Fig. 3

a Fundus photograph of a 63-year-old male patient with active ocular toxoplasmosis chorioretinitis with local vitritis along the inferior vascular arcade. b Resolved vitritis and resolving lesion 2 weeks after starting dual therapy with trimethoprim-sulfamethoxazole and prednisone. c Fibrosis and vitreoretinal adhesion with new focus of active retinitis closer to the fovea (white arrow). After the treatment of the new focus, trimethoprim-sulfamethoxazole prophylaxis continued for this patient.

http://www.karger.com/WebMaterial/ShowPic/522569

Fig. 4

a Primary manifestation of a peripheral retinochoroidal lesion in a 53-year-old immunocompetent male patient diagnosed with ocular toxoplasmosis by clinical appearance. b Active focal retinitis adjacent to the old scarred lesion in the same patient. c Recurrent manifestation was observed within 5 years presenting with ‘clustering' appearance.

http://www.karger.com/WebMaterial/ShowPic/522568

Spectral-domain optical coherence tomography (SD-OCT) imaging is an important diagnostic tool to identify the morphological features of the vitreoretinal changes in ocular toxoplasmosis [39,40,41]. The stage of the disease is determinant for the SD-OCT findings of chorioretinal lesions. Goldenberg et al. [40] studied the vitreoretinal changes of ocular toxoplasmosis, during the acute phase, treatment phase, and after resolution, using SD-OCT. In the acute phase, disruption, thickening, and hyperreflectivity of the neurosensory retina with photoreceptor interruption and retinal pigment epithelial elevation were found. During follow-up, neurosensory retinal layer thinning and disorganization, photoreceptor interruption, and retinal pigment epithelial elevation and/or atrophy were demonstrated. Multiple hyperreflective dots in the vitreous cavity, compatible with posterior vitritis and vitreous cells, and posterior hyaloid thickening with partial detachment were demonstrated in the acute phase. With improvement of disease, hyperreflective dots become smaller, and eventually resolve. The posterior hyaloid may thicken and detach during follow-up. An epiretinal membrane may be found over active as well as scarred lesions (fig. 5).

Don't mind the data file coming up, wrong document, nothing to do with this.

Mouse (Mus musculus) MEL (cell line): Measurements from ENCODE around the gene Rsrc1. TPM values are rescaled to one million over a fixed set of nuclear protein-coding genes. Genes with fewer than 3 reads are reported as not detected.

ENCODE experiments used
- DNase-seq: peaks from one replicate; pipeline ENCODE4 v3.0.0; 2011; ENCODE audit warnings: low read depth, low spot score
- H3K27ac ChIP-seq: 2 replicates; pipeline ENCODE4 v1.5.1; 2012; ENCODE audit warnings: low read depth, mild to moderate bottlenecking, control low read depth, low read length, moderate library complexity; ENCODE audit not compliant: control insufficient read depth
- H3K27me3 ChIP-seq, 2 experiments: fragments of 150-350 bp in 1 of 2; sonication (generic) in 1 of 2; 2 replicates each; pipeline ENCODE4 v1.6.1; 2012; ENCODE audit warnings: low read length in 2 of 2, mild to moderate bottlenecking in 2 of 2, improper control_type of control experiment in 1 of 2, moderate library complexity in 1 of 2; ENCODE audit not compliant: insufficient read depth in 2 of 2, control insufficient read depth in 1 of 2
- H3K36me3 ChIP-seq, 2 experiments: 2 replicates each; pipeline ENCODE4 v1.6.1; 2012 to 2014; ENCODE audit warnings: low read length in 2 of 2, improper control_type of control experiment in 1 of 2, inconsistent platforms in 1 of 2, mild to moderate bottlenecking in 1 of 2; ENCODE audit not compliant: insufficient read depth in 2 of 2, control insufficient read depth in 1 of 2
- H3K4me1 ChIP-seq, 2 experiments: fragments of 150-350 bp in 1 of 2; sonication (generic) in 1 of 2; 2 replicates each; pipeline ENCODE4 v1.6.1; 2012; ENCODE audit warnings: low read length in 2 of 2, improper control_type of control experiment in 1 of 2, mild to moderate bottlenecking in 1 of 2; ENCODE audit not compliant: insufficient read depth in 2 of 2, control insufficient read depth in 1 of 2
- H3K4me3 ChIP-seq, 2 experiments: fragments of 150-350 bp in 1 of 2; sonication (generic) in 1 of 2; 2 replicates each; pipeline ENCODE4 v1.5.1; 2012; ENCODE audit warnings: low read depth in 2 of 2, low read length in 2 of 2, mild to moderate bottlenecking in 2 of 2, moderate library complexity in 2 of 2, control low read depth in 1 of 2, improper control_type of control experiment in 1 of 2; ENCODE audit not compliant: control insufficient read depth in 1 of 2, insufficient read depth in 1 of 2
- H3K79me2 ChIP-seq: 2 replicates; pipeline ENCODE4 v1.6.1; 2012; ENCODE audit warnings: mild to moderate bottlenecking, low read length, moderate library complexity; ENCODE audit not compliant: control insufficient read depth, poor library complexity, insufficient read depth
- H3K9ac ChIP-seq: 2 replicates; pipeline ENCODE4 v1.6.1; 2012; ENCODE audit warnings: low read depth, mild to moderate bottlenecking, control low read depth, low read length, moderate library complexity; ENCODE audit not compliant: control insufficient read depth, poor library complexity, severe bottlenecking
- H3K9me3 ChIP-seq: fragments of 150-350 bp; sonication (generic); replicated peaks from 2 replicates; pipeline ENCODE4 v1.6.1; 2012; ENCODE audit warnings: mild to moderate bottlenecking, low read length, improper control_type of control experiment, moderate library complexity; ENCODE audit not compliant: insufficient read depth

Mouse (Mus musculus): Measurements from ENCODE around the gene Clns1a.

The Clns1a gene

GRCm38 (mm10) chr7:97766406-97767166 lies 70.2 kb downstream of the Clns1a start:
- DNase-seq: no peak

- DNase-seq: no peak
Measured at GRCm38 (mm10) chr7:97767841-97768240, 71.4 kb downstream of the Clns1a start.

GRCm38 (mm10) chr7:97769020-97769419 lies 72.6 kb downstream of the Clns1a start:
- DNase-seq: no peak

Fig. 5

SD-OCT of a Toxoplasma chorioretinits lesion. a Vertical SD-OCT through the retinal lesion shows retinal thickening with full-thickness retinal hyperreflectivity (white arrow) extending down to the level of the retinal pigment epithelium and Bruch's membrane. Hyperreflective spots in the vitreous (white arrowhead) in the acute phase demonstrate posterior vitreous cell. b Thickening of the posterior hyaloid (white arrow) over the scar and epiretinal membrane formation (white arrowhead) in the chronic phase. c Thickened posterior hyaloid face and a posterior vitreous detachment (white arrowhead) over the lesion in the chronic phase.

http://www.karger.com/WebMaterial/ShowPic/522567

Diagnosis

The diagnosis of ocular toxoplasmosis is usually evident based on typical clinical presentation. When the clinical diagnosis cannot be made definitely by a funduscopic examination, serological tests including serum anti-Toxoplasma titers of IgM and IgG may be needed to support the diagnosis. T. gondii antibody titers in ocular fluids or polymerase chain reaction (PCR) of aqueous and vitreous samples are other newer tools with high sensitivity and specificity to confirm the diagnosis [42,43].

Most diagnostic laboratories are only capable of measuring IgG and IgM antibody levels using enzyme-linked immunosorbent assay (ELISA) or immunofluorescent antibody commercial kits. ELISA has an advantage over immunofluorescent antibody testing because it permits automation for simultaneous testing of large numbers of samples and the results are objective [44]. The Sabin-Feldman dye test, the classic gold standard serology test, uses live T. gondii tachyzoites to detect IgG antibodies [44]. Despite its high sensitivity and specificity, this test is not frequently performed, owing to the risk for laboratory-acquired infections, and is available in very few reference laboratories in North America.